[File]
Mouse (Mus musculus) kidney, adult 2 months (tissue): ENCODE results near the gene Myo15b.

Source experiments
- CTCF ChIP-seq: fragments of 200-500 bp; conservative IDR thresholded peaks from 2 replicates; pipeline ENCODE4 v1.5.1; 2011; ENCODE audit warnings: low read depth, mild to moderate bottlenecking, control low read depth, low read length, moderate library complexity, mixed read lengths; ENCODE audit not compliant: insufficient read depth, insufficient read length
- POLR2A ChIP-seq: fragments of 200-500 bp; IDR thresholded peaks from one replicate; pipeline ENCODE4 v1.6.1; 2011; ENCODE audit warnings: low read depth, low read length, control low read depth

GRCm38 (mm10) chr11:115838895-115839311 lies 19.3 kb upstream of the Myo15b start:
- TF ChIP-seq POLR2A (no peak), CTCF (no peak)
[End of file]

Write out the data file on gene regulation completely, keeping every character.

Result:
Mouse (Mus musculus) kidney, adult 2 months (tissue): ENCODE results near the gene Myo15b.

Source experiments
- CTCF ChIP-seq: fragments of 200-500 bp; conservative IDR thresholded peaks from 2 replicates; pipeline ENCODE4 v1.5.1; 2011; ENCODE audit warnings: low read depth, mild to moderate bottlenecking, control low read depth, low read length, moderate library complexity, mixed read lengths; ENCODE audit not compliant: insufficient read depth, insufficient read length
- POLR2A ChIP-seq: fragments of 200-500 bp; IDR thresholded peaks from one replicate; pipeline ENCODE4 v1.6.1; 2011; ENCODE audit warnings: low read depth, low read length, control low read depth

GRCm38 (mm10) chr11:115838895-115839311 lies 19.3 kb upstream of the Myo15b start:
- TF ChIP-seq POLR2A (no peak), CTCF (no peak)